The term “ecofeminism” or ecological feminism was first used to describe the joining of feminism with the radical ecology or environmental movement, by French feminist Françoise d’Eaubonne, in her books Le féminisme ou la mort, 1974 (Feminism or Death) and Ecologie-feminisme:revolution ou mutation (Eco-feminism: Revolution or Mutation?). Long before the term was first introduced, naturalist Rachel Carson used the future principles of the ecofeminist movement in her work. In her 1962 book, “Silent Spring”, she focused on the notion that while humans make up only a small part of nature, they possess an unbalanced ability to negatively impact upon it. This important text challenged governmental environmental practice and called for real change in the way humans treat nature.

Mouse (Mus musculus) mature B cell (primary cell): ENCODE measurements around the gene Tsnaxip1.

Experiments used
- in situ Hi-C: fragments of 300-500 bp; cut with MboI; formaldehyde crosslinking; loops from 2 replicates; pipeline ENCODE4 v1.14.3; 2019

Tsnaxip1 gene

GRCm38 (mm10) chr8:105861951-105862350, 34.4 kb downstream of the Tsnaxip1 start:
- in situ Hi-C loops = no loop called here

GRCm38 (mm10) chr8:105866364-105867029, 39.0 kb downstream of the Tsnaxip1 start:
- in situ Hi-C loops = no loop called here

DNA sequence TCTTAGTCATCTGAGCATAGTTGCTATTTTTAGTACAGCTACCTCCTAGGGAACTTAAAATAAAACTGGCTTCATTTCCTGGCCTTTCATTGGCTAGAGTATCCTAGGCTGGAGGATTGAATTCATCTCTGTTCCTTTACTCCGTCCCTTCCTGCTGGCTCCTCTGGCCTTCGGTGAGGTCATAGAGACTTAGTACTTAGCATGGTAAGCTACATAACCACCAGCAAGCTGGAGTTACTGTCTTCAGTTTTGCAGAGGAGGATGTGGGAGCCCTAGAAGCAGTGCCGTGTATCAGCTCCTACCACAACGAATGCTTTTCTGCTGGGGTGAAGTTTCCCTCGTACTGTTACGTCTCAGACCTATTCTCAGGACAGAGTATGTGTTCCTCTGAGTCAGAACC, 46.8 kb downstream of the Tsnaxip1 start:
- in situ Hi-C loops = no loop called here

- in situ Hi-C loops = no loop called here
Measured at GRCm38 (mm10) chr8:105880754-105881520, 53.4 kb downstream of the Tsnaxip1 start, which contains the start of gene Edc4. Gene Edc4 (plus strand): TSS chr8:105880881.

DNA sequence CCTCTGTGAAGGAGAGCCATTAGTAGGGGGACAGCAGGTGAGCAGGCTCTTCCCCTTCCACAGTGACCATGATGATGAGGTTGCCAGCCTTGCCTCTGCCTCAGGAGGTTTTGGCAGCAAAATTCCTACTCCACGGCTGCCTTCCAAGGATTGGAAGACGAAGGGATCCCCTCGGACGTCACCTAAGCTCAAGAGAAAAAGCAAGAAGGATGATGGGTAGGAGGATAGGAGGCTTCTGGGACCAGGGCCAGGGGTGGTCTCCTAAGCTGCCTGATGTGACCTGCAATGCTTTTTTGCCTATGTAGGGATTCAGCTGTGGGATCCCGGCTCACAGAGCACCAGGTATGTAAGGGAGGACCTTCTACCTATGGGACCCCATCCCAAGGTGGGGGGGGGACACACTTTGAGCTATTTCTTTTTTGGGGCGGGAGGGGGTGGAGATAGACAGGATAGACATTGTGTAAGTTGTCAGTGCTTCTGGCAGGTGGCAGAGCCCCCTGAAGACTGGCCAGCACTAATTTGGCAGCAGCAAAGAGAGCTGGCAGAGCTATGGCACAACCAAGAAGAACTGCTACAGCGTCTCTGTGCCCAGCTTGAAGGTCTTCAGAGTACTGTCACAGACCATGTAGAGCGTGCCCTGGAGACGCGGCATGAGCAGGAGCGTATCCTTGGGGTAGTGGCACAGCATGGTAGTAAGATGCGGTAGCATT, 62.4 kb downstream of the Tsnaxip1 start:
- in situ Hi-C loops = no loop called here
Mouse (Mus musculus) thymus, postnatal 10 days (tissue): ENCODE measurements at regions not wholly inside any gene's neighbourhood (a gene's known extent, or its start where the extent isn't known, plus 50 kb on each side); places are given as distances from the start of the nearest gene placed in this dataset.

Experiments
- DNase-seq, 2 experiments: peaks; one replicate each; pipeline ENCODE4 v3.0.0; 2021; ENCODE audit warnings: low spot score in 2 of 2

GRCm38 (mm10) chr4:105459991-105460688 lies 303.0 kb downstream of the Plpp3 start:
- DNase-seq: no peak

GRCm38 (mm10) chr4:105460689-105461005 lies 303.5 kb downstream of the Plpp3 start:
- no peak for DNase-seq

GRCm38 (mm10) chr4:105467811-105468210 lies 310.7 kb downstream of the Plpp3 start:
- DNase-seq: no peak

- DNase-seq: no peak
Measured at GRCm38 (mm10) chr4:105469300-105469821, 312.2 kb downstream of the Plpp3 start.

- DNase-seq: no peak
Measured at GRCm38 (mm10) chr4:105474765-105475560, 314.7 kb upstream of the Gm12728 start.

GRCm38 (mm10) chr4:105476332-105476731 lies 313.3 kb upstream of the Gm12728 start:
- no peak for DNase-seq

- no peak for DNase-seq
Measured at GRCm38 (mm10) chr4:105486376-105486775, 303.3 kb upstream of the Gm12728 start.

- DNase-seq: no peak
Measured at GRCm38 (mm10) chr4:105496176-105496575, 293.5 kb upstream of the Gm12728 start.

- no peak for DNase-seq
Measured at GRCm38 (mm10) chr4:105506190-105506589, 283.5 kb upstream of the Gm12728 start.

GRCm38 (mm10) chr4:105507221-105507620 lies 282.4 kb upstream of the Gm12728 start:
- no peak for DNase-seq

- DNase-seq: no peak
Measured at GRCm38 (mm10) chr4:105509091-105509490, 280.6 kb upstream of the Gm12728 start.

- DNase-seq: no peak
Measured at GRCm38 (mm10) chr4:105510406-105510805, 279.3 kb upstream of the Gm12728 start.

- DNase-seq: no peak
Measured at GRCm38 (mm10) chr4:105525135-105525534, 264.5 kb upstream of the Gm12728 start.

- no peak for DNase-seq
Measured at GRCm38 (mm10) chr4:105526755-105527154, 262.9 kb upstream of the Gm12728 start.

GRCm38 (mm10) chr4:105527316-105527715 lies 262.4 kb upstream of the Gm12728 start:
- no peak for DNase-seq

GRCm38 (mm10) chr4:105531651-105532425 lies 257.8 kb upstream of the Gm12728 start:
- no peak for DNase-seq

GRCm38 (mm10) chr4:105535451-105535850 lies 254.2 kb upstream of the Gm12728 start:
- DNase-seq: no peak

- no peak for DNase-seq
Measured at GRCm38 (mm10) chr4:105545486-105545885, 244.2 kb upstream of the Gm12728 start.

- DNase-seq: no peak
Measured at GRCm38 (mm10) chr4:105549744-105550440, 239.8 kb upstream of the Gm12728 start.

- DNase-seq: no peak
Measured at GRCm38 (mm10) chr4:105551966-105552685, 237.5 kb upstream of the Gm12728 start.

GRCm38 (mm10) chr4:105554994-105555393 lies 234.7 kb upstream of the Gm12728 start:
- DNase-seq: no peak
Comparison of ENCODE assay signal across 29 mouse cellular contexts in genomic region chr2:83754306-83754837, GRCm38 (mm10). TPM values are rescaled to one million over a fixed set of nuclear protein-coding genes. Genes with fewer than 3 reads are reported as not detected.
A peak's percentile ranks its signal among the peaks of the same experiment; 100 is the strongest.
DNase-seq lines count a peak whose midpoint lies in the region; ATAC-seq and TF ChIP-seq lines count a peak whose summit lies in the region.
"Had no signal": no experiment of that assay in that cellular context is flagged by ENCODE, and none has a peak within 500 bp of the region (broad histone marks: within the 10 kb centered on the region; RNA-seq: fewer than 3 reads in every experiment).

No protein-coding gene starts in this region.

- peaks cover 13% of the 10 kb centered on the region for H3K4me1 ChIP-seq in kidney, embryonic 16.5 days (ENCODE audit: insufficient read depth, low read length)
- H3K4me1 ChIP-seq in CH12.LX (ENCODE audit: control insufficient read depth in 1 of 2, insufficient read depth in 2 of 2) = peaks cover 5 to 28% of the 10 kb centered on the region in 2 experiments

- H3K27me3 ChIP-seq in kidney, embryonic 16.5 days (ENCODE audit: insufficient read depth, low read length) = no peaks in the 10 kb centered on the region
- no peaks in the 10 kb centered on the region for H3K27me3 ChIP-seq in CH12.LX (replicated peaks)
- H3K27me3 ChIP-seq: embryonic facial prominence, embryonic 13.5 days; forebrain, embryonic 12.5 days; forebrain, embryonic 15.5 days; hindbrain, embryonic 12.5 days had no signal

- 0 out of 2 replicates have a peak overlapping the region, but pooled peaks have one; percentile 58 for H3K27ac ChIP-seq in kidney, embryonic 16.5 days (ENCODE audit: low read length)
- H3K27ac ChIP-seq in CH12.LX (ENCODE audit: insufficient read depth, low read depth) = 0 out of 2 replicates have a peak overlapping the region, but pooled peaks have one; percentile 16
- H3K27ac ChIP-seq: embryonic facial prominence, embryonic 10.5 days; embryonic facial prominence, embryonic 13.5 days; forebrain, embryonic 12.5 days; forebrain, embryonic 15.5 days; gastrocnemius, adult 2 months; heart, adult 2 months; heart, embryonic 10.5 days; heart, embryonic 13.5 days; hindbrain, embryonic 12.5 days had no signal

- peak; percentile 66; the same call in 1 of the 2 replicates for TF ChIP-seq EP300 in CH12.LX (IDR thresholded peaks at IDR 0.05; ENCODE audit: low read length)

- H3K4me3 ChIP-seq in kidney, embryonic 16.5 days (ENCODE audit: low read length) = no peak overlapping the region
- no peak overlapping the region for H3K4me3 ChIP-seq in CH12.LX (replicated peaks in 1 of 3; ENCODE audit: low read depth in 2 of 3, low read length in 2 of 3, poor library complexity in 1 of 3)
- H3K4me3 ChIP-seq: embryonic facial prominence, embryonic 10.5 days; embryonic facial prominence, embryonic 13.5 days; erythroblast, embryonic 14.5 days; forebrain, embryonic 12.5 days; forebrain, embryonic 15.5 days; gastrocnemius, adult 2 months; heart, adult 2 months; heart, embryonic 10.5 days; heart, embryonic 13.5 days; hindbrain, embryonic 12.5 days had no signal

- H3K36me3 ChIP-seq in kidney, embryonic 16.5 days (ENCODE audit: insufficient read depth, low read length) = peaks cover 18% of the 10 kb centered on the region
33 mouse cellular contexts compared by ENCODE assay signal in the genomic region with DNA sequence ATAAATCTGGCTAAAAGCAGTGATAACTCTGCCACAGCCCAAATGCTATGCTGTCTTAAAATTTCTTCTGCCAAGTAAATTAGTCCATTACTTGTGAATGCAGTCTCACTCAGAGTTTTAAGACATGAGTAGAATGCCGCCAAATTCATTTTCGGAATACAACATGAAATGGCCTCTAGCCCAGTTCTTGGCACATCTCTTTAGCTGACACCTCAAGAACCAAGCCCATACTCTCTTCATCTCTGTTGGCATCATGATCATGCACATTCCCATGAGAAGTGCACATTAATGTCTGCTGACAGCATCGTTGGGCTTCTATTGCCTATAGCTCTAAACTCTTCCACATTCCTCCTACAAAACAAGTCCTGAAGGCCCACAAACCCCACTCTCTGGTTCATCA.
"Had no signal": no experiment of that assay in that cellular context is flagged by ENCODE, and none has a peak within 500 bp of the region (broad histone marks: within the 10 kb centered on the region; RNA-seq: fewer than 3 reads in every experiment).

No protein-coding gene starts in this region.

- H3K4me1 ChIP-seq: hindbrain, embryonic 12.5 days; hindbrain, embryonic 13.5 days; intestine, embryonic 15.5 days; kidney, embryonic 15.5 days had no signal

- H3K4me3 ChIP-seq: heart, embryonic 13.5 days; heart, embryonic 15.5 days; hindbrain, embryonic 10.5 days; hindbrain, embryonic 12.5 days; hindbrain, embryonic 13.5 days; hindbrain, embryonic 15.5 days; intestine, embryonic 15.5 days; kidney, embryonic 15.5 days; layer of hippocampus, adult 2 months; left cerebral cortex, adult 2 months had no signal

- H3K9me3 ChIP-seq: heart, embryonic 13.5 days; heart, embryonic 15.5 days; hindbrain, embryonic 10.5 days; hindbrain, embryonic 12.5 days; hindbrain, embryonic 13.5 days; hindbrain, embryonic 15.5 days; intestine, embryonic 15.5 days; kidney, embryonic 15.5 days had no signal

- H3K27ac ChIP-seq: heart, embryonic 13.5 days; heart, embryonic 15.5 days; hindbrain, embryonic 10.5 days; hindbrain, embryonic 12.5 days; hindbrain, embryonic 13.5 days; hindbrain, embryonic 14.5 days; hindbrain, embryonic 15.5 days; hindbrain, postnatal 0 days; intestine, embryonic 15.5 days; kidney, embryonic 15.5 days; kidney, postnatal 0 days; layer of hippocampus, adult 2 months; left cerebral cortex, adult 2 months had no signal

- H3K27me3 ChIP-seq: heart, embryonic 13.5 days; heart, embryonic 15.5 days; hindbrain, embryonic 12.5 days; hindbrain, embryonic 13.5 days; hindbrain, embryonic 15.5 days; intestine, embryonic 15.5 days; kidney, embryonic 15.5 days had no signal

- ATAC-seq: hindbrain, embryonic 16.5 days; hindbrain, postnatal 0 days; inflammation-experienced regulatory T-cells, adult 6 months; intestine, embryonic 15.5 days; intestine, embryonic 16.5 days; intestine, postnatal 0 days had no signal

Ecofeminist work spans an eclectic range of areas, encompassing the diverse arts, social activism, academia, religion, and the environmental sciences. Ecofeminists share a deep awareness for the need to preserve and promote the integrity and symbiosis of all life on the planet, and propose a paradigm shift to a more feminine way of being.
Ecofeminism explores the relationship between existing social institutions such as patriarchy, capitalism and imperialism and issues pertaining to the domination of women, and the exploitation of nature.
The messages of the original, and subsequent ecofeminists were not heeded, and now we find ourselves in a far more serous battle with capitalist endeavor. Has the planet already passed the point of no return? Is there any hope for the future of humanity? What will motivate people to action and affect real, positive change? I will be considering these questions in my research.